• Their backpacks should not sway side to side when they walk.
  • Ask your kids to use the chest strap or waist strap if their packs have one.
  • If your children have to carry a lot in their bags, get them to to lighten the load by carrying their items in their arms.
  • The best kind of bags are rolling backpacks. These options don’t have the negative side-effects listed above.

If you have any more questions about how backpacks affect your children’s spine health, contact Alliance and Spine Health to speak with our specialists.

Alliance Spine and Pain Centers Welcomes Dr. Efosia Ogiamien

Alliance Spine and Pain Centers Welcomes Dr. Efosa O. Ogiamien

Dr. Efosa O. Ogiamien graduated University of Mississippi Medical Center, Jackson, MS. He completed his residency at Jackson Memorial Hospital, Miami, FL. Then, he became fellowship-trained in interventional pain from University of Alabama, Birmingham, AL. Dr. Ogiamien is a member of many professional anesthesiology societies including American Society of Anesthesiologists, North American Neuromodulation Society, and American Society of Regional Anesthesia and Pain Medicine. He will be serving Alliance Spine and Pain’s locations in Camp Creek, Conyers, Dawsonville, and Roswell starting in August.

Please contact a Referral Coordinator at 770.929.9033 to schedule your new patient appointment today.

Alliance Spine and Pain Centers Welcomes Dr. Omar Hajmurad

Alliance Spine and Pain Centers Welcomes Dr. Omar S. Hajmurad

Dr. Omar Hajmurad graduated from Mercer University School of Medicine. He completed his residency at Jackson Memorial Hospital, Miami, FL. Then, he became fellowship-trained in the division of interventional pain from the Department of Anesthesiology at Emory University in Atlanta, GA. Dr. Hajmurad is board certified in anesthesiology and will be serving Alliance Spine and Pain’s locations in Austell and Carrollton starting in August. In his spare time, he enjoys playing tennis, golf, football, and basketball.

Please contact a Referral Coordinator at 770.929.9033 to schedule your new patient appointment today.

Children holding hands and running down aisle of a school, getting back to school prep help.

Back to School Prep Help from the Experts at Alliance Spine and Pain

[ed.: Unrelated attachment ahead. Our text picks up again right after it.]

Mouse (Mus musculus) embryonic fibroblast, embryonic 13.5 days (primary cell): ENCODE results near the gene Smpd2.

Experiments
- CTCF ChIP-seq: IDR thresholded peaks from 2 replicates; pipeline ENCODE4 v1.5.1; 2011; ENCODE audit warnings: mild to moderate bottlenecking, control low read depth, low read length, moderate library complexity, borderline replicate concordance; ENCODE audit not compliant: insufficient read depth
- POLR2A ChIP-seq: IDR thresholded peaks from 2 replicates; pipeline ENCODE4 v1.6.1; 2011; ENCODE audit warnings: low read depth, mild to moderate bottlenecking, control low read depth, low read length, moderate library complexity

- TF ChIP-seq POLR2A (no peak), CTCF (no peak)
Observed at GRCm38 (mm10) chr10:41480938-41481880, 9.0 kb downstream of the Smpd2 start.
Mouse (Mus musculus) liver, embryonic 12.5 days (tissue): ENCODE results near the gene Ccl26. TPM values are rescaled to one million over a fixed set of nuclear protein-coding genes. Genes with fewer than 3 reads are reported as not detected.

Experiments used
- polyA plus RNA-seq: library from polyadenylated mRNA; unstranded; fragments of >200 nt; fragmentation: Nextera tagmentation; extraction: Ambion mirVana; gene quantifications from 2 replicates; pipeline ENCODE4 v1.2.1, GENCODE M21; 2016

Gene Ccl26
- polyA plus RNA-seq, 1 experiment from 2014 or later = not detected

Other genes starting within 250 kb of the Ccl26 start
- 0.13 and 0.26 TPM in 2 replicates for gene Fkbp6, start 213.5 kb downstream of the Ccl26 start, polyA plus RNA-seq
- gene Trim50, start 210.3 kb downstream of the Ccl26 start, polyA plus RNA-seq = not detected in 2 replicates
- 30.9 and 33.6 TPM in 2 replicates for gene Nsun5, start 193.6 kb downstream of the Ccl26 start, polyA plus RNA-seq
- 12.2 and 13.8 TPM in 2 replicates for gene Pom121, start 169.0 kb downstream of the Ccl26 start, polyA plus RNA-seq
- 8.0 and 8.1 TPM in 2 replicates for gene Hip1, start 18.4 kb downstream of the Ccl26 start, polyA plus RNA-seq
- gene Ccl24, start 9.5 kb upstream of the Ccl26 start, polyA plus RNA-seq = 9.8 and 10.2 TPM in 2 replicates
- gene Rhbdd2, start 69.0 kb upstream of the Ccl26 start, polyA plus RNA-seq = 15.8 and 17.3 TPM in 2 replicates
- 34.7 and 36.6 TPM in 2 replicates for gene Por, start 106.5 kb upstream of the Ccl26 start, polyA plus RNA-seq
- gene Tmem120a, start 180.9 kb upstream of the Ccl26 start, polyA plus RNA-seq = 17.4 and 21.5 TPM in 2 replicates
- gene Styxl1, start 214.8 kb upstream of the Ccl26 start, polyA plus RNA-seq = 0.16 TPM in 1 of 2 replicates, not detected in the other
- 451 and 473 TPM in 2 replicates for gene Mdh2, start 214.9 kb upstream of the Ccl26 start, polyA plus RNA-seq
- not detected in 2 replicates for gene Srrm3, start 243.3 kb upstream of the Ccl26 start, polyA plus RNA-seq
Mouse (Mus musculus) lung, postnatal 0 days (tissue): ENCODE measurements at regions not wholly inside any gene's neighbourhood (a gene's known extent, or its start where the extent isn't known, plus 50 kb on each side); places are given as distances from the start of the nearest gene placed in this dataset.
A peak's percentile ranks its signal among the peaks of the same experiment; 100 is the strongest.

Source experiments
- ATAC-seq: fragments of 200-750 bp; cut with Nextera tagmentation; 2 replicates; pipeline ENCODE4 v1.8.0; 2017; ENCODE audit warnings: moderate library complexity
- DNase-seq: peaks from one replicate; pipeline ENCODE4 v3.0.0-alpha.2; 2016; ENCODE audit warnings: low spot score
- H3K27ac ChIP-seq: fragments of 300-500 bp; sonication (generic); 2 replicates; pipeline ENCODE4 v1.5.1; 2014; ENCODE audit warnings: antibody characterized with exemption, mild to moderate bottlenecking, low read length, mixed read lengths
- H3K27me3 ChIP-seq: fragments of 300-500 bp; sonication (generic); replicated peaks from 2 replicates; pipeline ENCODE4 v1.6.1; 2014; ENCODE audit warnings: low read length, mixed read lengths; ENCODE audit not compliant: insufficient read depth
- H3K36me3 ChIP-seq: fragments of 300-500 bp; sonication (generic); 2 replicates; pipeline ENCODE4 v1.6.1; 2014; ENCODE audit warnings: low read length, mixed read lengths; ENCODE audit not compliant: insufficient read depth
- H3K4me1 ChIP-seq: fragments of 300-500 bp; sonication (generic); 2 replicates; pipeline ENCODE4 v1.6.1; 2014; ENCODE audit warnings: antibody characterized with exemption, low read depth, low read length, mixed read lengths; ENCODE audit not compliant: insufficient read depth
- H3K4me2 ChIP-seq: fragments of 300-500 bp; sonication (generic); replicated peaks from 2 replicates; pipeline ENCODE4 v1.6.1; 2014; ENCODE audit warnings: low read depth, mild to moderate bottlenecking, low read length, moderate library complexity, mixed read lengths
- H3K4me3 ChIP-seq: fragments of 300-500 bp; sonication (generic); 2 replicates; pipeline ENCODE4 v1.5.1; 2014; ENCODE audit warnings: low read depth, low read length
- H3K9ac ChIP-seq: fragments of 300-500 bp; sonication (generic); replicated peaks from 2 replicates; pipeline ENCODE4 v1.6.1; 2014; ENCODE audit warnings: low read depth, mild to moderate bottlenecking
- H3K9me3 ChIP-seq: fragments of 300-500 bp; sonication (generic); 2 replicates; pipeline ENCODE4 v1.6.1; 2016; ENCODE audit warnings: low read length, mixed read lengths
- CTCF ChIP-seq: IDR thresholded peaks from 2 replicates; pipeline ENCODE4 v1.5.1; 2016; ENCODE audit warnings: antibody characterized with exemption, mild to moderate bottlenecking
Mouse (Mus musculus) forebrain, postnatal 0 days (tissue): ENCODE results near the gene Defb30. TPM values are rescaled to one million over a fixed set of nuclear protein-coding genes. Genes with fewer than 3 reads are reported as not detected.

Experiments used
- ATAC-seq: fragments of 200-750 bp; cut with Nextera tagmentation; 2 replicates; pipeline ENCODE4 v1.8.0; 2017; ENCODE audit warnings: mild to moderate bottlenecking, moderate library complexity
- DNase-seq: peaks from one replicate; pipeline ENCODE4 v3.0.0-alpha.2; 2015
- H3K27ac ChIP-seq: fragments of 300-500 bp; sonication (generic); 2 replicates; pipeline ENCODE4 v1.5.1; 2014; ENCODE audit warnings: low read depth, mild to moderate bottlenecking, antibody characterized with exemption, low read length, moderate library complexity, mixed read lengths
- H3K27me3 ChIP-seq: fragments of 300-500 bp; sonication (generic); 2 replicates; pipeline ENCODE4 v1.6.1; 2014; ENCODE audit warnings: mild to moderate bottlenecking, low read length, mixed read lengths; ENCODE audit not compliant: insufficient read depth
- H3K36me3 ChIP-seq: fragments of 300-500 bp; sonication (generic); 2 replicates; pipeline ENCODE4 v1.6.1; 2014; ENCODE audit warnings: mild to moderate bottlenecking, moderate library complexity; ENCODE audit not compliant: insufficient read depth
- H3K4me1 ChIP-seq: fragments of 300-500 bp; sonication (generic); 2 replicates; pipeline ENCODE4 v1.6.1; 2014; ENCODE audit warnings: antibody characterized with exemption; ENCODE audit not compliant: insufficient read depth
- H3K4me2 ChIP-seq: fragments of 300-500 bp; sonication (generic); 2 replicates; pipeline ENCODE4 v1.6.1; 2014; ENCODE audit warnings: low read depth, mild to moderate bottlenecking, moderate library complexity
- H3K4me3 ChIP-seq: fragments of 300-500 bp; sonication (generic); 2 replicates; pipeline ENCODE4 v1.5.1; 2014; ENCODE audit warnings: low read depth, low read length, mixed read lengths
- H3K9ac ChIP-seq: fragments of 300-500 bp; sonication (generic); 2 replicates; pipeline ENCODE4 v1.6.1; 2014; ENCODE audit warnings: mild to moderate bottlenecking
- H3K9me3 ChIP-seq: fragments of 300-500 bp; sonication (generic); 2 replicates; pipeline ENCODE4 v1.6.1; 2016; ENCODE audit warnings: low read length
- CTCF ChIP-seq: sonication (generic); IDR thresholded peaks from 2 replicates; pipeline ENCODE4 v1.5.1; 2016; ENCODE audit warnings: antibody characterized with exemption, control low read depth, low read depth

Getting kids ready to start the school year involves more than buying school supplies and shopping for new clothes. There are many things you can do to help ensure your kids are prepared for a healthy and productive school year. 

The following three tips are a great start for back to school prep help.

Get vaccinated

You, your partner, and your children should all get vaccinated as early as possible in the school year.  Talk to your children’s health care provider and your doctor to find out which ones are recommended. Consider getting the flu vaccine, too. 

The U.S. Centers for Disease Control and Prevention recommends an annual flu vaccine for everyone 6 months of age and older.

Teach good hygiene habits

Kids don’t always listen when parents tell them to wash their hands before eating, after using the bathroom, or when they come inside from playing. But it’s a message worth repeating — hand washing is by far the best way to prevent germs from spreading and to keep kids from getting sick and from bringing germs home. 

You should also instruct them not to share food or drinks with other kids, as this is another easy way germs are transferred.

Set bedtimes

It’s essential for kids (and adults!) to get a healthy amount of sleep each night to stay focused throughout the day. Although sleep requirements vary somewhat among individuals, most adults need about eight hours of sleep each night, and children and adolescents typically need more than eight hours. 

To get your kids ready to wake up earlier for school, consider making their bedtimes a little earlier each night for a week or two before school starts. Sticking to a routine is important too, so try to not let weekends become late-night free-for-alls.

Following these easy tips along with other common sense approaches will help your children enjoy a safe and healthy school year. If you have any questions about pain management for your children and this school year or other back to school prep help, click here to schedule an appointment with the experts at Alliance Spine and Pain

Alliance Spine Welcomes Dr. Narayan

Please Join Alliance Spine and Pain Centers in Welcoming Dr. Preeti Narayan

Dr. Preeti Narayan graduated from Grant Medical College in Mumbai, India. She completed her residency and internship at SUNY Downstate Medical Center, Brooklyn, NY. She became fellowship-trained in chronic interventional pain management at Cook County Hospital in Chicago, IL and in acute pain and regional anesthesiology at Emory University in Atlanta, GA.

Dr. Narayan is board-certified in anesthesiology. She is a member of many professional anesthesiology societies including American Society of Anesthesiologists, Georgia Society of Anesthesiologists, North American Neuromodulation Society, American Society of Regional Anesthesia and Pain Medicine, and American Society of Interventional Pain Physicians.

Dr. Narayan will be serving Alliance Spine and Pain’s locations in Brookhaven, Covington, and Piedmont starting in August. Please contact a Referral Coordinator at 770.929.9033 to schedule your new patient appointment today.